The British expression "noise stroke gesture" (in American parlance, "noise slash gesture" or "noise/gesture") refers to the intriguing fact
that some vocal expressions seem to call for an accompanying hand
gesture. Take, for example, Pfft! No matter what its intended meaning, it virtually demands to be echoed in sign language.
Reader Jonathan Caws-Elwitt suggests some other great examples:
Someone pretends to moisten a finger,
then touches it briefly to her posterior and mimes the effect of the
finger "sizzling" -- to the accompaniment of a "Tsss"
vocalization. And how about the triumphant "Yessss!" that
is always(?) accompanied by body language? Or Fonzie's "Ayyyy"
with thumb extended? Or the one where someone acknowledges
someone else by briefly pointing at him/her while making a one- or
two-syllable clicking sound (reminiscent of a shutter-release)?
Have you noticed a noise/gesture in print? Please share!
(For a variety of surprising definitions of noises like pfft, check out my Dictionary of All-Consonant Words at OneLetterWords.com.)
Our friend Jonathan Caws-Elwitt
spotted this lovely pfft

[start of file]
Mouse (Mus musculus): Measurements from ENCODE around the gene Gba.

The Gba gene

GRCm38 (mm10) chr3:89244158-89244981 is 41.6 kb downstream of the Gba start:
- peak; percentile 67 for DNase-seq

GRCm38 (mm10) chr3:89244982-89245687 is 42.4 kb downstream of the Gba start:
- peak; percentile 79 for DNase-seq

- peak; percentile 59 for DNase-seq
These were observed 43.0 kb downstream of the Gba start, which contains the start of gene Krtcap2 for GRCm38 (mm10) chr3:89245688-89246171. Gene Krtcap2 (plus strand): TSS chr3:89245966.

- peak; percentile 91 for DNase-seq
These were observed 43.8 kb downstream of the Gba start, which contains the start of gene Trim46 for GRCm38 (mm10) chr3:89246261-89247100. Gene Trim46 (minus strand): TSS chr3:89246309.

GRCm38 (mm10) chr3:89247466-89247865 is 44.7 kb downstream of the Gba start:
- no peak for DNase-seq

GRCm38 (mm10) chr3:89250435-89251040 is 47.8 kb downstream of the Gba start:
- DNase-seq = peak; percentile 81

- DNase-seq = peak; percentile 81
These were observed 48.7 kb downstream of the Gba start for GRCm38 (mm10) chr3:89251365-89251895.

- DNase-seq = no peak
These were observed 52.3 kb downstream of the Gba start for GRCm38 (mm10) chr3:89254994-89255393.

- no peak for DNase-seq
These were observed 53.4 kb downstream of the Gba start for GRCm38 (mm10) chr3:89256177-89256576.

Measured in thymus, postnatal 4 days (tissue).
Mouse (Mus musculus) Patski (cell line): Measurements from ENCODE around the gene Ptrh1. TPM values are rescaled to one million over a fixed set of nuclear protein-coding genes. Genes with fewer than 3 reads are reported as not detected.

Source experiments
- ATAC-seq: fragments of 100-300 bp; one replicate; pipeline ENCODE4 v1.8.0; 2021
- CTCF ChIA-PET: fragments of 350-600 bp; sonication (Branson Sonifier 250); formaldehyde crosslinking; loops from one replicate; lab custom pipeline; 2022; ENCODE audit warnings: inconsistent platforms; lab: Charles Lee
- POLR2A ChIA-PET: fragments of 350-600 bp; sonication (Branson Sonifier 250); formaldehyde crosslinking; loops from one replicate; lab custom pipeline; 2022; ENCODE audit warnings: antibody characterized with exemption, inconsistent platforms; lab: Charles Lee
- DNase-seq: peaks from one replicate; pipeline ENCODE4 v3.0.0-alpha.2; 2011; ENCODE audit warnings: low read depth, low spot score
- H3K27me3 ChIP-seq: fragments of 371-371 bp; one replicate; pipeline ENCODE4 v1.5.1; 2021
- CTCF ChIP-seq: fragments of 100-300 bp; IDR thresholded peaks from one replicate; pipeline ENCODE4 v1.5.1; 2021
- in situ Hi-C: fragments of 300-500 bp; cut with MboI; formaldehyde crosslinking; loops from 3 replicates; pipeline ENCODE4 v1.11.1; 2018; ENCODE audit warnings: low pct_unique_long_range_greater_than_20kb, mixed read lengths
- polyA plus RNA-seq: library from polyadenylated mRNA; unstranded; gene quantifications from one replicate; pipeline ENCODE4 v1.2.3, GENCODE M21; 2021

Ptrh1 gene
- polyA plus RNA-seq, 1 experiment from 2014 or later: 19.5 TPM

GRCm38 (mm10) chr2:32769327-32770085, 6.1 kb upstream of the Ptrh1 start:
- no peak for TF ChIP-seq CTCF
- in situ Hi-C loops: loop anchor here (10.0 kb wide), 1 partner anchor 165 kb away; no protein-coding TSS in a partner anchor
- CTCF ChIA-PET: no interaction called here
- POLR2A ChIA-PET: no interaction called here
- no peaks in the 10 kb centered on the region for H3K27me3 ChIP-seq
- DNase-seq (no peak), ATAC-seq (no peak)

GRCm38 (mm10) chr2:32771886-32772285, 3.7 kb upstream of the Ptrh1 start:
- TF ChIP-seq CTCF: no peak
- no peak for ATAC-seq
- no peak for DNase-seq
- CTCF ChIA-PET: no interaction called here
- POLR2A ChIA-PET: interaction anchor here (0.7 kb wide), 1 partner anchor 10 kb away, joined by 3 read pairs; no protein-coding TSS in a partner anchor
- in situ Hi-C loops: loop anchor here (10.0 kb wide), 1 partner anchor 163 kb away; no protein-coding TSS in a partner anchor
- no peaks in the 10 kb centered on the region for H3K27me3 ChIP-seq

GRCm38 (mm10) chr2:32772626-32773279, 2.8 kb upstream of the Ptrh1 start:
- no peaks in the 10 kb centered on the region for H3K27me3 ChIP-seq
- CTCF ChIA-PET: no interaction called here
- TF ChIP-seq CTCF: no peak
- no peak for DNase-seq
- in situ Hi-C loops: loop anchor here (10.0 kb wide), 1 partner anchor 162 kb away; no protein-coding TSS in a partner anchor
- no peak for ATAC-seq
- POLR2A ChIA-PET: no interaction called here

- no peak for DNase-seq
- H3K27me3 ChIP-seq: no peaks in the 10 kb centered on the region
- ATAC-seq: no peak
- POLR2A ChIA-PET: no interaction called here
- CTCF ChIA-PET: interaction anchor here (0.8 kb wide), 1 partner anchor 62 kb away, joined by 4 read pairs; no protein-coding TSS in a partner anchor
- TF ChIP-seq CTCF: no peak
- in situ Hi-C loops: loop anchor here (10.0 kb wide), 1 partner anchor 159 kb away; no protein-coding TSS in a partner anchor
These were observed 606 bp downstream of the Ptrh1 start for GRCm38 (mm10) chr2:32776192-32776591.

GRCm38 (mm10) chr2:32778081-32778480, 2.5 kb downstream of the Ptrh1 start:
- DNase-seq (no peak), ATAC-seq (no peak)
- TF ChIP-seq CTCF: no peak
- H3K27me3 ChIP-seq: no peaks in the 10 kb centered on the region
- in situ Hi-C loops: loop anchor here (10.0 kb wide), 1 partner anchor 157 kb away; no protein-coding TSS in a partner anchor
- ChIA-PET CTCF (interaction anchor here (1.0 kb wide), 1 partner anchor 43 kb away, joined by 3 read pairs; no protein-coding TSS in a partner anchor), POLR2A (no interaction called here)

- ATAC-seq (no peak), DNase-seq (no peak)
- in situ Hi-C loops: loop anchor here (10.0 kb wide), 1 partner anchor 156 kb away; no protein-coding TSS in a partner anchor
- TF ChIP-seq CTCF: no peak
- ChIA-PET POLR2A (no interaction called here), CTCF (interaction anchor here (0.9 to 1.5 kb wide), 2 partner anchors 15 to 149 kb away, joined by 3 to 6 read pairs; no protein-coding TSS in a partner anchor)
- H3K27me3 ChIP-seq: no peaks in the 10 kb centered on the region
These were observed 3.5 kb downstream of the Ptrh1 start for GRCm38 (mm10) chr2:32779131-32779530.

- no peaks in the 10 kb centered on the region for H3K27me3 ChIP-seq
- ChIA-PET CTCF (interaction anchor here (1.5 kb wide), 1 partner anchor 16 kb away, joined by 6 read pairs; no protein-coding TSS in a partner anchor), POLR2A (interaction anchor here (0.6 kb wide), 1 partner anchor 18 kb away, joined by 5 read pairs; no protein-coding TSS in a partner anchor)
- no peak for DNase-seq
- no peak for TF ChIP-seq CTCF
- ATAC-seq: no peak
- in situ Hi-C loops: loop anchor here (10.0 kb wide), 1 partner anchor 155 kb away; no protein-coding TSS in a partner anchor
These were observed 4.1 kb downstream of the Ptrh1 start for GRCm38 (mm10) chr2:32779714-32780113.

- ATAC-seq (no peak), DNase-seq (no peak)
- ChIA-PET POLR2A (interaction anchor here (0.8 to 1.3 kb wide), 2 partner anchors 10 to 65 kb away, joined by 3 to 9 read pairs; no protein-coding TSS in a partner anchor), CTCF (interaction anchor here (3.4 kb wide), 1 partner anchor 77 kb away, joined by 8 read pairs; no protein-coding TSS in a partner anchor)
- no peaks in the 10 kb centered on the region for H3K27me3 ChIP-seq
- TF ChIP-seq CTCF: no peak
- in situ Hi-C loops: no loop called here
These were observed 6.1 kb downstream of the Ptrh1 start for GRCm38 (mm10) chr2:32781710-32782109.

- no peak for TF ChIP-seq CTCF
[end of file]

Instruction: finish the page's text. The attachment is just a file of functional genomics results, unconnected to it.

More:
variant in the wild:
We can verify that p'fft
is an appropriate response to "blankety-blank nonsense" (as noted on the first page of Budget Weddings For Dummies
). Relatedly, Wodehouse has written: "He had a dim sort of idea that it began with an F or a G, but beyond that his mind was a blank" (The Small Bachelor
But did you know that p'fft
comes down to us from an ancient Chinese expression meaning, "May your children and grandchildren never murmur as they carry out the careful and brilliant virtue of their predecessors"?
It's commonly assumed that the apostrophe in p'fft
stands for an f
, the concept being that an f-too-many is overwhelming. Indeed, Wodehouse notes: "You could have knocked me down with a f" (Right Ho, Jeeves
). Yet the truth is more interesting. The apostrophe actually stands for a hyphen, swept upwards as it were by the breath of the expression.
"The shed went quiet save for the pfft
of Paul dragging on his cigarette." —Screwthedaisies, Things Inside
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Original Content Copyright © 2014 by Craig Conley. All rights reserved.